Rosa Martinez

HAVANA TIMES — Ever since I was a little girl, one of my recurring dreams involved traveling, it still does. I went to Egypt and saw the extraordinary pyramids as well as the Nile’s magic waters. I also went to France’s most important and the world’s most visited museum, the Louvre, when I discovered some of its most valuable treasures in a book. While I was there, I even went to the Eiffel Tower and walked beneath its magical lights. One time, I woke up somewhere in Africa, amongst lions, tigers and gorillas. That wasn’t such a pleasant trip, especially as I went alone. You can imagine how scared I was!

Out of all the cities and capitals I’ve visited in books, films and fantasies, I kept going back to one place, New York. Maybe this was because when I was 14 years old, I met a charming boy from New York who I fell in love with. His mother was Cuban and his father from the US.  I went to some of the most famous landmarks in the Big Apple with him.

He took me to the Rockefeller Center, the Chrysler Building – one of Manhattan’s most beautiful skyscrapers with its stainless steel gargoyles and spires, the Lincoln Center, the Statue of Liberty and many other unforgettable places.

Maybe the wonderful memories I have of this beautiful friendship with the New Yorker and his city is why I became interested in a conversation two girls I know from neighbourhood were having at the bus stop.

These young girls were talking about their friend Fernando who had just moved to “New Yol” (that’s how they said it), after having lived in Guantanamo all his life.

According to what they said, this Fernando wasn’t settling into his new environment. He couldn’t find work and was having a really hard time.

But how come he didn’t adapt? If he lived in one of the most developed cities in the world, there should be more than enough jobs. This guy must be a real bum, used to not doing anything here, I thought to myself and continued to listen in on their conversation nonchalantly.

“The scoundrel lived here reselling cigarettes,” one of the girls remarked, “and he wanted to do the same thing out there, even though he could do a lot more than sell cigarettes.”

Cigarettes? I sat there stunned. Do they have this godforsaken business over there too? I pricked up my ears a little more.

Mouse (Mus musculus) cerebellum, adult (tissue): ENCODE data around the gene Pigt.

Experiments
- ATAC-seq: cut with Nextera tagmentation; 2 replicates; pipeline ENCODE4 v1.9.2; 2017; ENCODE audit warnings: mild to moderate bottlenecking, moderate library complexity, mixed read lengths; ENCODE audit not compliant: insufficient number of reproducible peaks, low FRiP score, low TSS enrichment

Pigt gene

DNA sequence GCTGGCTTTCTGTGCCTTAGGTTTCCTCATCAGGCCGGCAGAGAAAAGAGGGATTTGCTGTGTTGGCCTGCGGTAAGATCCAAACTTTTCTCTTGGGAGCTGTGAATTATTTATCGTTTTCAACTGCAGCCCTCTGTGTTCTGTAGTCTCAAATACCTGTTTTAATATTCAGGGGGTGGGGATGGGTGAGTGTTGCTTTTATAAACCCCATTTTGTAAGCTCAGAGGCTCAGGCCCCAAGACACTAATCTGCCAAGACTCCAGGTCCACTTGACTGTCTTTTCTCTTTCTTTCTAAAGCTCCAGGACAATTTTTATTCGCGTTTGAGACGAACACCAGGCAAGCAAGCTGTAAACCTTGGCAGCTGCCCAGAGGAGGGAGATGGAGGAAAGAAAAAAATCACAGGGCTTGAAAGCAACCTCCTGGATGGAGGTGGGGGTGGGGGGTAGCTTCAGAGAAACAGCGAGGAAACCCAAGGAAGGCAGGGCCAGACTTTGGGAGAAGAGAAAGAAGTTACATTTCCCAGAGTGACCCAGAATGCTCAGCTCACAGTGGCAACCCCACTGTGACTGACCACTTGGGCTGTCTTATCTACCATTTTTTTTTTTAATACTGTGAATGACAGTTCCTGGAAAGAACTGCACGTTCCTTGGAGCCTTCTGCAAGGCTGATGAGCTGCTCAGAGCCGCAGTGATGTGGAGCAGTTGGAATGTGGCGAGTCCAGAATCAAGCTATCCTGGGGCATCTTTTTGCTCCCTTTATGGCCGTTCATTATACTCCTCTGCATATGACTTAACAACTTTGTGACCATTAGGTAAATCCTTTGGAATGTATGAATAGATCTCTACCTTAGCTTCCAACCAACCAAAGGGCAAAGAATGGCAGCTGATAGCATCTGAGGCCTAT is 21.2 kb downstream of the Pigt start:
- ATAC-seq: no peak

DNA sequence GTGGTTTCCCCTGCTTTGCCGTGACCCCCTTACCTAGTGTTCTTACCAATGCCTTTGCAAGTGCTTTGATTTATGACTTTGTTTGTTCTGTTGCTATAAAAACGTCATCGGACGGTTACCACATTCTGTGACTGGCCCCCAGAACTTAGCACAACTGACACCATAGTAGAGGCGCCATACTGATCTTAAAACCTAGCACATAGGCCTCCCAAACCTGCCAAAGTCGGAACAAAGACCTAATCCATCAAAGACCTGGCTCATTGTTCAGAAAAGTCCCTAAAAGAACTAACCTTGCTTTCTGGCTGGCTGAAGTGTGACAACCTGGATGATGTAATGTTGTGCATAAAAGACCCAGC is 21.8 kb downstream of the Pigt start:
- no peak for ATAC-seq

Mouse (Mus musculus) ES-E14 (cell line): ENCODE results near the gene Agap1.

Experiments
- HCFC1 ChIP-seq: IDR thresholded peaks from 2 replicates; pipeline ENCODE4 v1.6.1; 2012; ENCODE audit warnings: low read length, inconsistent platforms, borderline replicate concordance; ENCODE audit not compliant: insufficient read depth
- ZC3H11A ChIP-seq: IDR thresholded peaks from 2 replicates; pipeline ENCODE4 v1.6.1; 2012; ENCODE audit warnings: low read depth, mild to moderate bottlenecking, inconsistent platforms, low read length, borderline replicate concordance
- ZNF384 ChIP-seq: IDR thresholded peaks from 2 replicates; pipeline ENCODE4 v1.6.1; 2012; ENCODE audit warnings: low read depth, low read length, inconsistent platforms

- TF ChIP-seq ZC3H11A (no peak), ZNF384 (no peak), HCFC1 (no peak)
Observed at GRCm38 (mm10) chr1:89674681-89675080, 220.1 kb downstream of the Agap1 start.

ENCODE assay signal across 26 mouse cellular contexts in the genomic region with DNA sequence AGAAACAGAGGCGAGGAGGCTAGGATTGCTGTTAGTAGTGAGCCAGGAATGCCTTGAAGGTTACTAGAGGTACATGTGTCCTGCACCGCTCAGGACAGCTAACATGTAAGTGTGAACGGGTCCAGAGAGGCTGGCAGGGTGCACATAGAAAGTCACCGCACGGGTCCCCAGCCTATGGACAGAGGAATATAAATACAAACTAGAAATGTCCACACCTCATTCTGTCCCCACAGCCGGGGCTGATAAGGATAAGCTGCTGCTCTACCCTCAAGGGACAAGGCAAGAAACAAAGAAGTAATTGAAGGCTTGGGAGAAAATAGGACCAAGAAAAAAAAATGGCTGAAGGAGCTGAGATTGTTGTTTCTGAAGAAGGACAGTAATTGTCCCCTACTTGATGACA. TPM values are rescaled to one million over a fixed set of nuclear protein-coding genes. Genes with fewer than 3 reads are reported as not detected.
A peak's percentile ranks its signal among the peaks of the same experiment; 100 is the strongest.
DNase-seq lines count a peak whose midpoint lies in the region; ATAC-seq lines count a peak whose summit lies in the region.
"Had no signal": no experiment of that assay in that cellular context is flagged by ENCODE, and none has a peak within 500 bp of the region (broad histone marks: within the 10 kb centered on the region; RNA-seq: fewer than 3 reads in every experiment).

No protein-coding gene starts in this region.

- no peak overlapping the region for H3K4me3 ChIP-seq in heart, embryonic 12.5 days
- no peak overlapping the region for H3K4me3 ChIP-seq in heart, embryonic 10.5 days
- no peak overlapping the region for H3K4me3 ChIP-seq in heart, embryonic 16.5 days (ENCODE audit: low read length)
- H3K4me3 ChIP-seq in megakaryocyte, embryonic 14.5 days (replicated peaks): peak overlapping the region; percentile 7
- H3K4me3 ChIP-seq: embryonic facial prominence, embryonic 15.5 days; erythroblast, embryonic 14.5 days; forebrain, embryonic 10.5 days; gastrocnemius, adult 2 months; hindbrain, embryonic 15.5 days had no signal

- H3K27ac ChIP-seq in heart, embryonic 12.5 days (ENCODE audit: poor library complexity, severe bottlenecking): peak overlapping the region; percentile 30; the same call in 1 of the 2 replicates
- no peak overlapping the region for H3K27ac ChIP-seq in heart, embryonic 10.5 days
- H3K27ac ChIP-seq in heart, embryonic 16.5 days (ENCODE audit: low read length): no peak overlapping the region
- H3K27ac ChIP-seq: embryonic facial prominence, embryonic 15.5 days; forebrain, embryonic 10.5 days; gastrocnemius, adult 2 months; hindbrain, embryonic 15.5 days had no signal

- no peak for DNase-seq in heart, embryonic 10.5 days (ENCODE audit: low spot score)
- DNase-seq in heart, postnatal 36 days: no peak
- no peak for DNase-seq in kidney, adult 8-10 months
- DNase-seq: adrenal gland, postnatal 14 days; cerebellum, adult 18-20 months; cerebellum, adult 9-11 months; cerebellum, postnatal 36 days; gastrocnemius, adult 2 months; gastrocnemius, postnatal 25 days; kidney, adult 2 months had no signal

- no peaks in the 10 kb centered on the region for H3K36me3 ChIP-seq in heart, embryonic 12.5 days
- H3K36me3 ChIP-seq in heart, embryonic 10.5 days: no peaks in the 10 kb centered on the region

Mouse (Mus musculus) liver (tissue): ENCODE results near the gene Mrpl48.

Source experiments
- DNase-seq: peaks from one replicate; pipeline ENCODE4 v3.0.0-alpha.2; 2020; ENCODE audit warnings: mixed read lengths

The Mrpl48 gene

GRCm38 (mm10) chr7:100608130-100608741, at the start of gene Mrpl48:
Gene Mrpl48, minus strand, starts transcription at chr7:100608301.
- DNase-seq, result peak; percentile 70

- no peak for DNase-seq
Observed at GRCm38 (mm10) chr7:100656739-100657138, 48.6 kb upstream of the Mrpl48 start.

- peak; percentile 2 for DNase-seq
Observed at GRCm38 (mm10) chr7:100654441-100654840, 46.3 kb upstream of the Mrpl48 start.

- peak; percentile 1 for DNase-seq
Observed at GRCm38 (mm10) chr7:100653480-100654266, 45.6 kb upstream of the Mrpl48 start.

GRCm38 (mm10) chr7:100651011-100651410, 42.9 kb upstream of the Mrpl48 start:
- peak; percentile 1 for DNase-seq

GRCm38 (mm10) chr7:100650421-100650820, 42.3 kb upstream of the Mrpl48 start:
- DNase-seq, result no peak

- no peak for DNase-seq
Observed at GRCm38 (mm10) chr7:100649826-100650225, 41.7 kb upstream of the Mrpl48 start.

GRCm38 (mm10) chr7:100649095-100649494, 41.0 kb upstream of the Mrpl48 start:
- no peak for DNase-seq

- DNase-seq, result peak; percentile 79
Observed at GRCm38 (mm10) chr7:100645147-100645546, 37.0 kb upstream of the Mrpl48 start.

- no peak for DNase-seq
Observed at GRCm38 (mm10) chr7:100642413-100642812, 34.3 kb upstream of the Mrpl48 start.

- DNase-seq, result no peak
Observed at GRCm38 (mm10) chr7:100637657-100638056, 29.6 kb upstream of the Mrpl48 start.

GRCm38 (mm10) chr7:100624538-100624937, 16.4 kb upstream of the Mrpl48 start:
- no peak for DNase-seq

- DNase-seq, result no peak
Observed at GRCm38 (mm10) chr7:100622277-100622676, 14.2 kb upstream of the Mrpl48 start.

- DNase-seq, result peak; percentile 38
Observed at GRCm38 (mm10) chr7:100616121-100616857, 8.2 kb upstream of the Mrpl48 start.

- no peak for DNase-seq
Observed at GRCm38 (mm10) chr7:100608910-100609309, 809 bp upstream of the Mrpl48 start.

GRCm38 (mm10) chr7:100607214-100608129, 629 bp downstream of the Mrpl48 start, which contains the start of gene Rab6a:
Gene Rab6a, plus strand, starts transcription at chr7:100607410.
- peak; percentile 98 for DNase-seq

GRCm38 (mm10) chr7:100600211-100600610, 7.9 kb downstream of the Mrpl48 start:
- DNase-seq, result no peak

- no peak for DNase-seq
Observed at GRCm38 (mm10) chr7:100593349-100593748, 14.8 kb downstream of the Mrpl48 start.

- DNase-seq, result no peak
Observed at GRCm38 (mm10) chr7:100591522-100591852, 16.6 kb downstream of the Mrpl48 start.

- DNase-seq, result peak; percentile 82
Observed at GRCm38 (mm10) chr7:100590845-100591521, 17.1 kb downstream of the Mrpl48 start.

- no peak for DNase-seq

“He told me last week that it rained a lot and that’s why he couldn’t call, because the phone lines were poor due to heavy rain,” said the other one.

Well, it seems like telephone lines are affected by humidity not only here in Cuba but in the US too. I continued to analyze their conversation which was almost my own.

“But he told me he would come back soon, whether there was rain, thunder or lightning because he misses this all so much. He hasn’t even got used to the bread out there.”

My god! Another one used to the comedian Panfilo’s bread, who doesn’t adapt to new flavors and textures. This must be one hell of a crazy man, I continued to say to myself.

“I told him to wait a few days, that with all the mud there is the only way he can leave is in a horse cart,” continued my neighbor.

Cart! What cart? He’ll come from New York in a cart? I asked aloud. That would be the worst of the worst.  The two friends began to laugh. One shouted, “Girl, New Yol is near Guantanamo, it’s a forsaken little town.”

Nosy people always get the short end of the stick and are left astonished…


Rosa Martínez

Rosa Martinez: I am another Havana Times contributing writer, university professor and mother of two beautiful and spoiled girls, who are my greatest joy. My favorite passions are reading and to write and thanks to HT I’ve been able to satisfy the second. I hope my posts contribute towards a more inclusive and more just Cuba. I hope that someday I can show my face along with each of my posts, without the fear that they will call me a traitor, because I’m not one.

One thought on “Fernando, in “New Yol”

  • That was a really cute story Rosa. It put a smile on my face, thank you. 🙂

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